The Journal of Applied Botany and Food Quality is the Open Access journal of the German Society for Quality Research on Plant Foods and the Section Applied Botany of the German Society for Plant Sciences (DBG). It provides a platform for scientists to disseminate recent results of applied plant research in plant physiology and plant ecology, plant biotechnology, plant breeding and cultivation, phytomedicine, plant nutrition, plant stress and resistance, plant microbiology, plant analysis (including -omics techniques), and plant food chemistry. The articles have a clear focus on botanical and plant quality aspects and contain new and innovative information based on state-of-the-art methodologies.
The editorial team dedicates a special section to Reinhard Lieberei, long-term member of the Section Applied Botany (former Vereinigung für Angewandte Botanik e.V.) and former Editor-in-Chief of the the Journal of Applied Botany and Food Quality. See below for the list of contributions by his former students and colleagues.
In memoriam Reinhard Lieberei by Dirk Selmar
Image: Prof. Dr. Reinhard Lieberei
On March 5th 2019 Professor Reinhard Lieberei, one of the leading scientists in the field of Applied Botany, passed away in Gorleben at the age of 70. His outstanding research was always characterized by the aspiration to implement results derived from basic scientific studies into practice. In this manner, he worked on a wide array of plant biological topics very successfully. Already in very early phases of his scientific career, he exhibited a deep affection towards the various ecological aspects. As a scientist trained in plant physiology and biochemistry, he always used his profound knowledge on metabolic coherences in combination with ecological requirements to elaborate novel concepts, which could be implemented into practice. This trait − in combination with his passion for the tropics − somehow predetermined his scientific work.Accordingly, his phytopathological research did not deal with classical, mainstream studies on wheat or potatoes, but was focussed on the South American Leaf Blight of the rubber tree Hevea brasiliensis caused by the ascomycete Microcyclus ulei. In the course of this very successful research, he re-discovered the strong cyanogenicity of H. brasiliensis. Actually, this cognition was the basis to establish a quite novel field of research, i.e., the metabolism of cyanogenic glucosides. By employing novel and unorthodox plant physiological approaches, the various aspects of translocation of cyanogenic glucosides had been studied. As highlight of this innovative research, the linustatin pathway was elucidated. Furthermore, Reinhard Lieberei verified that the injury induced liberation of HCN from the host plant Hevea in the course of host-pathogen-interactions does hamper the plants much than the pathogens. These coherences initiated a paradigmic change in ecological biochemistry.The second tropical crop plant Reinhard Lieberei was devoted to is cocoa. By pursuing the research of his mentor, Böle Biehl, on the cocoa fermentation, he further elucidated the underlying physiological coherences and intrinsic metabolic processes, and became a well known and renowned specialist for cocoa fermentation. In this context, together with his former students Christina Rohsius and Silke Elwers, he published and actualized the “Kakao-Atlas”, a standard treatise for all people working within the cocoa business. A further facet of Reinhard Lieberei’s research is related to plant tissue and organ culture. In this field, he examined the basic physiological and biochemical aspects to optimize related applications, such as mass propagation of various ornamental and medicinal plants. Although most of his scientific work was mainly established in the field of Applied Botany, Reinhard Lieberei’s research exhibited very strong relations to basic science, especially to the interface between plant physiology, biochemistry and ecology. His contributions to these interdisciplinary research fields were based on his comprehensive knowledge and experience in each branch of plant biology. In this regard, Reinhard Lieberei was one of the last and rare polymaths in modern plant biology. The broad scientific oeuvre of Reinhard Lieberei and his important achievements become obvious, when reading the various articles by his scientific scholars and companions, compiled and displayed in this special section.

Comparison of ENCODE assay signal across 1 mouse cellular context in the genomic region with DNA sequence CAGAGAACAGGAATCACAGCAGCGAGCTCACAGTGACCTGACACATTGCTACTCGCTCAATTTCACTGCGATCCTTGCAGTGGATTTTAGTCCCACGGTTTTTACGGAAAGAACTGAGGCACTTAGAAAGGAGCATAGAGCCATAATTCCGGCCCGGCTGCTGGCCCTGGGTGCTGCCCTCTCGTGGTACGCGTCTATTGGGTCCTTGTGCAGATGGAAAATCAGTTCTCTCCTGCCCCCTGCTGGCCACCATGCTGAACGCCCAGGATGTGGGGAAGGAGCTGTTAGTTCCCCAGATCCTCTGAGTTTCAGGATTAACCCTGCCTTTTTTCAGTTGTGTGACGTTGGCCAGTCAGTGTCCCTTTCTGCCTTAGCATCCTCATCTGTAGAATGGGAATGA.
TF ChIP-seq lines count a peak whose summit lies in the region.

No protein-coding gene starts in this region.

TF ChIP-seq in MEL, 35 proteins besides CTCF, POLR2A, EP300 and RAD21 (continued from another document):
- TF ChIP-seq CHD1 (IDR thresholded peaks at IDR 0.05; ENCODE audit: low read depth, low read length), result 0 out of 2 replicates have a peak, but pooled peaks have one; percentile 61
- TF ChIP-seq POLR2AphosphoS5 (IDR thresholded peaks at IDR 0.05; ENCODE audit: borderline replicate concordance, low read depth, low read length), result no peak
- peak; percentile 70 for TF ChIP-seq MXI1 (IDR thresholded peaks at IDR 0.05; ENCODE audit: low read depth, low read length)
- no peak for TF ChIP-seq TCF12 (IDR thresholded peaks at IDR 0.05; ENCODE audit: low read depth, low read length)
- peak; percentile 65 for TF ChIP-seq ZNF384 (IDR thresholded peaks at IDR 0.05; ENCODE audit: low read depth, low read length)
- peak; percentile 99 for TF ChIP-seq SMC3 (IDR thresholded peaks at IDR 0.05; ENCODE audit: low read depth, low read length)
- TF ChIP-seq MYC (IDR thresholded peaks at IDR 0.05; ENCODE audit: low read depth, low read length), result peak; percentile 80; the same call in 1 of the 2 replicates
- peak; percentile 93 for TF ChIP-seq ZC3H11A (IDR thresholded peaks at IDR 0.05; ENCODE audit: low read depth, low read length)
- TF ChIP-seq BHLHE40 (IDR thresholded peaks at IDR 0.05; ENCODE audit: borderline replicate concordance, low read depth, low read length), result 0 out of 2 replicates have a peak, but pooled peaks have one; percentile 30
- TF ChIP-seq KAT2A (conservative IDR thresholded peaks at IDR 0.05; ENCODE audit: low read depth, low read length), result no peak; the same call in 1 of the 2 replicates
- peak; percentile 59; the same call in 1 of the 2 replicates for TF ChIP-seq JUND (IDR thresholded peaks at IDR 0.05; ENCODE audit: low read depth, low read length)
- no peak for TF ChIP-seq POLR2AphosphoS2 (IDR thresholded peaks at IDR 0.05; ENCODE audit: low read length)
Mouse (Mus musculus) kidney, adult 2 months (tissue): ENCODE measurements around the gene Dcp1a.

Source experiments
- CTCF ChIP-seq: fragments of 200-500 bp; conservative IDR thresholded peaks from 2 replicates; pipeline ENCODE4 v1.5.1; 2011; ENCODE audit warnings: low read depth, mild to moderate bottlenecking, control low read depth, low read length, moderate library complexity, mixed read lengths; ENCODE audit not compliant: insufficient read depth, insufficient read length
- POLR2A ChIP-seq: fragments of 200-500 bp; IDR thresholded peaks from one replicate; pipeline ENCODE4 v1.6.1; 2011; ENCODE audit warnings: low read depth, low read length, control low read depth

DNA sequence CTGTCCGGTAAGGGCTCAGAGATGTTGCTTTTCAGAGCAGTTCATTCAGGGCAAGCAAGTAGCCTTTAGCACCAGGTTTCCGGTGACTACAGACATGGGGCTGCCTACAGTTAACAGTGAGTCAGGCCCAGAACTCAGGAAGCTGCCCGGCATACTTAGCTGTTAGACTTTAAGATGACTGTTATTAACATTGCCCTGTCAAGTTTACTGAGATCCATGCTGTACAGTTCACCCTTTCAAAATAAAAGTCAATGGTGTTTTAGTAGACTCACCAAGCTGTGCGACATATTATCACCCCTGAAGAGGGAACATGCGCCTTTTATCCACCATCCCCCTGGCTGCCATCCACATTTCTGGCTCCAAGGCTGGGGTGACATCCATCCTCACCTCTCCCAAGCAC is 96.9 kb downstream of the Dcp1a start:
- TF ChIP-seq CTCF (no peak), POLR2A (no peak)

Contributions to the special section:
Opinion: The accustomed inconsistency in biochemical ecology – Enhanced knowledge of the evolution and function of natural products frequently implies teleological misinterpretations
by Dirk Selmar
Histological and cytological comparison of seed structures of Theobroma cacao, T. grandiflorum and T. bicolor relevant to post-harvest processing and product quality
by Silke Elwers, Reinhard Lieberei
Protein content and glucosinolates from Moringa oleifera Lam. – New insights into an auspicious commodity
by Laura Lewerenz, Heinrich Heinrichs, Johann Hornbacher, Jutta Papenbrock, Binh Nguyen-Thanh, Dirk Selmar
Besides variety, also season and ripening stage have a major influence on fruit pulp aroma of cacao (Theobroma cacao L.)
by Elsa Hegmann, Wiebke Niether, Christina Rohsius, Wilbert Phillips and Reinhard Lieberei
Reinhard Lieberei − Die Gabe, vernetzt zu denken
by Petra Schwarz
Directed Inoculum Production of arbuscular mycorrhizal fungi – the state of the art
by Falko Feldmann and Carolin Schneider
The biochemistry of cocoa flavor - A holistic analysis of its development along the processing chain
by Daniel Kadow